Duck Meat on FoodistaDuck Meat

WWWWWW #28 - Food With Legs

Yes, World Wide Web Wacky Wing Wednesday. WWWWWW. This is where I will surf the Web, and find other people talking about chicken wings. The world is full of chicken wing stories, wacky and otherwise. Recipes, restaurant reviews, eating contests or whatever. Today's Blog relating to wings in some shape or form:

What happens when you take a born and raised Torontonian who likes to dine out, cook, garden and write? You get Food With Legs. A blog about food - cooking it, reviewing it and learning more about it. Add some great photos and you have a great blog.

I came across Food With Legs because of his review of Crown & Dragon. I've been there twice (in 2008 & again in 2010). It's funny because it seems we both went to UofT, both went to Gabby's for wing nights too. For someone who doesn't regularly review wings, he did a great job explaining the flavours and detailing why he liked or didn't like about the wings.

Also on the website, Buffalo Chicken Wing Dip. A recipe he adapted from tips and other recipes - this thing is a monster sized option for Super Bowl parties. It's got everything - Buffalo sauce, celery, carrots, blue cheese, chicken and the key secret ingredient . . .

. . . Chicken skin. Brilliant. The fact he almost made these into serving cups just blows my mind.

Not directly chicken wing related, here is his Deep Fried Pickles he made with a turkey fryer. To me, these are an excellent side with wings, and these look so good.

Finally, to show you how cool Food With Legs is, he's been building a wood-fire oven in the backyard of the family cottage. To make pizza and other delicious food. This is commitment to great food. I want one now. That and a tandoor.

These are just some samples of the food that really interested me, but the blog is much more varied. Go check him out.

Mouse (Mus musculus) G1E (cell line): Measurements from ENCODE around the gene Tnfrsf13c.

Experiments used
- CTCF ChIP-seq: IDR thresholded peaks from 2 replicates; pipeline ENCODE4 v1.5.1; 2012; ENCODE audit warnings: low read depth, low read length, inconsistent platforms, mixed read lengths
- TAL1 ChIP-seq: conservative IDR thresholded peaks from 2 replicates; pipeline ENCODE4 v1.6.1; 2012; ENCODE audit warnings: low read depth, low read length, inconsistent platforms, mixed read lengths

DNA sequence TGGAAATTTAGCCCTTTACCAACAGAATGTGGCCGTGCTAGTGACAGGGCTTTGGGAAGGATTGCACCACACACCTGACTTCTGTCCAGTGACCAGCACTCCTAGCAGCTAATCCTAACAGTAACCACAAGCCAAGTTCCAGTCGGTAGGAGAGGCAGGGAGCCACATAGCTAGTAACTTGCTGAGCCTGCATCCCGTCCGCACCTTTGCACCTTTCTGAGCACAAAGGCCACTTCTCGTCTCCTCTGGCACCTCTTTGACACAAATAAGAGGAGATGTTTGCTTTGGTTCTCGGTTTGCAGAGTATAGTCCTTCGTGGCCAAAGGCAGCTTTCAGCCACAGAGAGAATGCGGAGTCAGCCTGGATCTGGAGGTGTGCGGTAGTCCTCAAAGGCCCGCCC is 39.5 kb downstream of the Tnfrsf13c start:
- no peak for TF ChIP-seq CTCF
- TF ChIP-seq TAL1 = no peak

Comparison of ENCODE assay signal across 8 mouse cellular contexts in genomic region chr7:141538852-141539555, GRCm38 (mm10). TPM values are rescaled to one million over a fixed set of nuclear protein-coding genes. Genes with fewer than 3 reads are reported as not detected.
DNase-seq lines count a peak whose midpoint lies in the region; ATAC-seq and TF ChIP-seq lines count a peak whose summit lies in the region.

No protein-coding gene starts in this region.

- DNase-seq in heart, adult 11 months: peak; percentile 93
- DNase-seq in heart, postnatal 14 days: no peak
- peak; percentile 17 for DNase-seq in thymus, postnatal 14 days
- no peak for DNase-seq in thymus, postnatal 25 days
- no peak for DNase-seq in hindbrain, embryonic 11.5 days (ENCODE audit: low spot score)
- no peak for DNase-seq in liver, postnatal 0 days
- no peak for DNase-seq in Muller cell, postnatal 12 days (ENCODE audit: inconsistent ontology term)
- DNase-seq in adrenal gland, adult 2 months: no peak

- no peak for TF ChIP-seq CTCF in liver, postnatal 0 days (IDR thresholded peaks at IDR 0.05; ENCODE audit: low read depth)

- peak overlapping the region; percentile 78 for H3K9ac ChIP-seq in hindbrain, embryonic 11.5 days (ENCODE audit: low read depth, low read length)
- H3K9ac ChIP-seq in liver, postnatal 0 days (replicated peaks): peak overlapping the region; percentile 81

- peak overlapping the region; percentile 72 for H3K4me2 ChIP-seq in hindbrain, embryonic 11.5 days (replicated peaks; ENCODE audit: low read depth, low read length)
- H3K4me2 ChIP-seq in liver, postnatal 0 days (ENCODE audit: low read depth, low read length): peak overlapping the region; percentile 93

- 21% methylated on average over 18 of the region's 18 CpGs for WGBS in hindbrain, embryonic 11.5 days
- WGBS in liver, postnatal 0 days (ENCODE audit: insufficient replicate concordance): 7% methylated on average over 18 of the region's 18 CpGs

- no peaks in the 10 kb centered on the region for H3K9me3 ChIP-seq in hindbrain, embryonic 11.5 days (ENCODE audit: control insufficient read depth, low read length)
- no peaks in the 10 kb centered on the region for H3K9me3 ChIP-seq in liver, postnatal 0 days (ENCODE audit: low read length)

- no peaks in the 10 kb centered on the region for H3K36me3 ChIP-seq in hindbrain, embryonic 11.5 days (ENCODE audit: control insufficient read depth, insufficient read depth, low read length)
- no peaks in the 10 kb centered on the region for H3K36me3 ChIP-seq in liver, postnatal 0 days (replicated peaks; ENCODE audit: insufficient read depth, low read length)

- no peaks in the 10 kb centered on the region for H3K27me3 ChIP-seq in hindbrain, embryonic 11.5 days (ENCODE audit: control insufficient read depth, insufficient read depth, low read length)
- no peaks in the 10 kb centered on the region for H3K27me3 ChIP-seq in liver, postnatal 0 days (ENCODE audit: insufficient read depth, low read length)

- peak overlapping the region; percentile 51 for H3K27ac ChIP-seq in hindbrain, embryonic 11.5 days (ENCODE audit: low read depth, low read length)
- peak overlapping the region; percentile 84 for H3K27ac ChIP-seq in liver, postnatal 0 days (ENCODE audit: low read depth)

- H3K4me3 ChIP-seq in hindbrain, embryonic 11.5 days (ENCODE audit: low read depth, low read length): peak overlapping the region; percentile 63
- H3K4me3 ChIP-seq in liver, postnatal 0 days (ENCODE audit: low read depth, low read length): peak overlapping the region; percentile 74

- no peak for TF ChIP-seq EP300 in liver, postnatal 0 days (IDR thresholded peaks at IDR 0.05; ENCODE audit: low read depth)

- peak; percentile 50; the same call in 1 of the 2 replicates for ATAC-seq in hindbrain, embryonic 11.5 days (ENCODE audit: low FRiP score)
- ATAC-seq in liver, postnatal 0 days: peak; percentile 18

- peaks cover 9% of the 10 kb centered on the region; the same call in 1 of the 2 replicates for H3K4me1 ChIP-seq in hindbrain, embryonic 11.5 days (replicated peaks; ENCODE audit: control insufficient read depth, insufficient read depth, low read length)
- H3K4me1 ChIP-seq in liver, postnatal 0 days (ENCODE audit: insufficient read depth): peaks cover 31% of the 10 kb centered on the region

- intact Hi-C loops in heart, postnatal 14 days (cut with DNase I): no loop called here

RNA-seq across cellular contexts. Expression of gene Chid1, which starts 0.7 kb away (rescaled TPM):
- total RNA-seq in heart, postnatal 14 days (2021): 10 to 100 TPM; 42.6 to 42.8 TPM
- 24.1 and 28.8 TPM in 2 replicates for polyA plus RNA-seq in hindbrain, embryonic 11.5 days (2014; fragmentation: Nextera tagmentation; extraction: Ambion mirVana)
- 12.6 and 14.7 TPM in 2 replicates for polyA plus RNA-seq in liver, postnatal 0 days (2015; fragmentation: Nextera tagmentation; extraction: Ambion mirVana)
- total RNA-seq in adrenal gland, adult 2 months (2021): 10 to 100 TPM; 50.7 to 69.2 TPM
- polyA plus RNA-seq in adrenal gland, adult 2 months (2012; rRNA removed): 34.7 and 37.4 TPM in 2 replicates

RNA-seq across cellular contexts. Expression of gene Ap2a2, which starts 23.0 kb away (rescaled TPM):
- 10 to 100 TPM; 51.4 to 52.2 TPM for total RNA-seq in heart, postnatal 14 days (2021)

Friday, 16 July 2010

Wing Dreaming on a hot July evening . . .

I don't remember all the details of the dream, and I won't bore you with the ones I do, but essentially:

LJ and I were in a supermarket where a baseball game was being played. After LJ ducked to miss a baseball, an old friend from back in the day James T and a girl (can't remember who it was) offered LJ a sample - a chicken wing. It didn't look great (cold anyway) and as she was eating it, I said "oooh chicken wings" and he said "if you can call it that." I asked if it was halal because I noticed the box was green (in real life at a local grocery store one group of halal products have green labeling). He said yes, and I asked if it was from the halal factory down the street. He didn't answer, and by that time, the wing was finished.
The rest of the dream involved:
  • a giant turtle that was attached to a wheeled platform.
  • the turtle kept chasing me.
  • eventually I started wheeling it around (it seemed to like the speed).
  • I pushed it hard and fast enough it took off.
  • I turned into a chicken to fly after it.

Clearly I need chicken wings.

Wednesday, 14 July 2010

WWWWWW #27 ~ The Waffle

Yes, World Wide Web Wacky Wing Wednesday. WWWWWW. This is where I will surf the Web, and find other people talking about chicken wings. The world is full of chicken wing stories, wacky and otherwise. Recipes, restaurant reviews, eating contests or whatever. Today's Blog relating to wings in some shape or form:

The Waffle: A pragmatic foodie’s politically incorrect view from the left.

I've been following The Waffle off and on since arriving in Ottawa. A foodie blog about food I like to eat with some political leanings. What I didn't realize was that the blog is written by Senior Press Secretary Karl Bélanger of the federal NDP. Wowsers.

On top of that, I recently read a post where Lord of the Wings was mentioned ~ double wowsers! It was after my Hintonburger review led him to try them out for himself. There are lots of burger, sandwich and rib reviews on The Waffle, but doubly happily for me there are a lot of wing reviews too.

The above is a photo from Al's Diner, a working class joint. These are from wing night, which I have eyed before on their sign driving past this eatery. Might have to check them out for myself . . .

Karl samples wings from the mecca of wing joints, The Anchor Bar (not his first trip), where he opted for hot as their heat level: "I pledged for hot – after all, that’s how they were meant to be eaten." My kind of guy. I too went to the Anchor Bar a few years ago and had some tasty wings.

It's been about 8 years since I have been to the SkyDome in Toronto (also known as the Rogers Centre, a name which I refuse to officially acknowledge beyond this sentence) but apparently they have wings now. Quaker Steak & Lube wings in fact - the only official entry of this chain into Canada. Mr Bélanger seemed to get some really good looking wings, if not pricey (but in line with stadium prices). I went to the original on my Great Wing Tour but didn't have wings that looked as good as his did.